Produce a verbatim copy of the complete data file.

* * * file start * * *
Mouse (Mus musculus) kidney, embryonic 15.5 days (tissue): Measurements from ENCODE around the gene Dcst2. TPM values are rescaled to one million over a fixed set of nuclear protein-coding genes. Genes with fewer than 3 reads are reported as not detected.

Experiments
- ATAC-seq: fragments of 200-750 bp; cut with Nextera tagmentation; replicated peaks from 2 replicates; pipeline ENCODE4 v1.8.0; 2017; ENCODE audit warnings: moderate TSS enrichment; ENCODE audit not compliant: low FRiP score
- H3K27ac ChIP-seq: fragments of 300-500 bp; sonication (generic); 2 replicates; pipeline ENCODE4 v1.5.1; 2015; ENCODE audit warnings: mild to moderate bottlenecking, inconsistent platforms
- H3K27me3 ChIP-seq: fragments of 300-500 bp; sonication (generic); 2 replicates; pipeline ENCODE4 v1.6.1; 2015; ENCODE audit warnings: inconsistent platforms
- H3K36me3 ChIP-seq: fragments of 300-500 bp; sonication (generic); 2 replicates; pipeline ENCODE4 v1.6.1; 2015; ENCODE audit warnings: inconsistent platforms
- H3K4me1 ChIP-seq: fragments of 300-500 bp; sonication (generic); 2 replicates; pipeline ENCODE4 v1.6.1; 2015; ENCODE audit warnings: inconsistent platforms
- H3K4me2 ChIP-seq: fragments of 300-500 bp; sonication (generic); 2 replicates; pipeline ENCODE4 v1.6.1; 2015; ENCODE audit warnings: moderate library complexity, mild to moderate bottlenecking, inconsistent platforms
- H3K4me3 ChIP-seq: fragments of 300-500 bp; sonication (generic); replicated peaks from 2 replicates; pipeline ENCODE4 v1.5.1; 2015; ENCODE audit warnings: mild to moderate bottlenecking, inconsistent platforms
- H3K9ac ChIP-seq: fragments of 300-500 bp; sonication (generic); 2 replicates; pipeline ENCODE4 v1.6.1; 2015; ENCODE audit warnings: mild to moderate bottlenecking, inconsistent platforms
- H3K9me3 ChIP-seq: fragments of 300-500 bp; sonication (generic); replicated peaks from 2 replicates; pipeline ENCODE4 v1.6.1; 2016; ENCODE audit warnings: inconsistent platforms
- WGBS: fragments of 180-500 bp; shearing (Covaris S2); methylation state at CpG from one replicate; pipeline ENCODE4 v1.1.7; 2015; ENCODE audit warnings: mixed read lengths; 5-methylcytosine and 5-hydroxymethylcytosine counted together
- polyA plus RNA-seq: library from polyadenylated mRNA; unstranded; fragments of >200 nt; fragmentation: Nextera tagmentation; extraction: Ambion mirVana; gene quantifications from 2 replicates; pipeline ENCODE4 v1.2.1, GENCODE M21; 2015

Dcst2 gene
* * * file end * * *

Mouse (Mus musculus) kidney, embryonic 15.5 days (tissue): Measurements from ENCODE around the gene Dcst2. TPM values are rescaled to one million over a fixed set of nuclear protein-coding genes. Genes with fewer than 3 reads are reported as not detected.

Experiments
- ATAC-seq: fragments of 200-750 bp; cut with Nextera tagmentation; replicated peaks from 2 replicates; pipeline ENCODE4 v1.8.0; 2017; ENCODE audit warnings: moderate TSS enrichment; ENCODE audit not compliant: low FRiP score
- H3K27ac ChIP-seq: fragments of 300-500 bp; sonication (generic); 2 replicates; pipeline ENCODE4 v1.5.1; 2015; ENCODE audit warnings: mild to moderate bottlenecking, inconsistent platforms
- H3K27me3 ChIP-seq: fragments of 300-500 bp; sonication (generic); 2 replicates; pipeline ENCODE4 v1.6.1; 2015; ENCODE audit warnings: inconsistent platforms
- H3K36me3 ChIP-seq: fragments of 300-500 bp; sonication (generic); 2 replicates; pipeline ENCODE4 v1.6.1; 2015; ENCODE audit warnings: inconsistent platforms
- H3K4me1 ChIP-seq: fragments of 300-500 bp; sonication (generic); 2 replicates; pipeline ENCODE4 v1.6.1; 2015; ENCODE audit warnings: inconsistent platforms
- H3K4me2 ChIP-seq: fragments of 300-500 bp; sonication (generic); 2 replicates; pipeline ENCODE4 v1.6.1; 2015; ENCODE audit warnings: moderate library complexity, mild to moderate bottlenecking, inconsistent platforms
- H3K4me3 ChIP-seq: fragments of 300-500 bp; sonication (generic); replicated peaks from 2 replicates; pipeline ENCODE4 v1.5.1; 2015; ENCODE audit warnings: mild to moderate bottlenecking, inconsistent platforms
- H3K9ac ChIP-seq: fragments of 300-500 bp; sonication (generic); 2 replicates; pipeline ENCODE4 v1.6.1; 2015; ENCODE audit warnings: mild to moderate bottlenecking, inconsistent platforms
- H3K9me3 ChIP-seq: fragments of 300-500 bp; sonication (generic); replicated peaks from 2 replicates; pipeline ENCODE4 v1.6.1; 2016; ENCODE audit warnings: inconsistent platforms
- WGBS: fragments of 180-500 bp; shearing (Covaris S2); methylation state at CpG from one replicate; pipeline ENCODE4 v1.1.7; 2015; ENCODE audit warnings: mixed read lengths; 5-methylcytosine and 5-hydroxymethylcytosine counted together
- polyA plus RNA-seq: library from polyadenylated mRNA; unstranded; fragments of >200 nt; fragmentation: Nextera tagmentation; extraction: Ambion mirVana; gene quantifications from 2 replicates; pipeline ENCODE4 v1.2.1, GENCODE M21; 2015

Dcst2 gene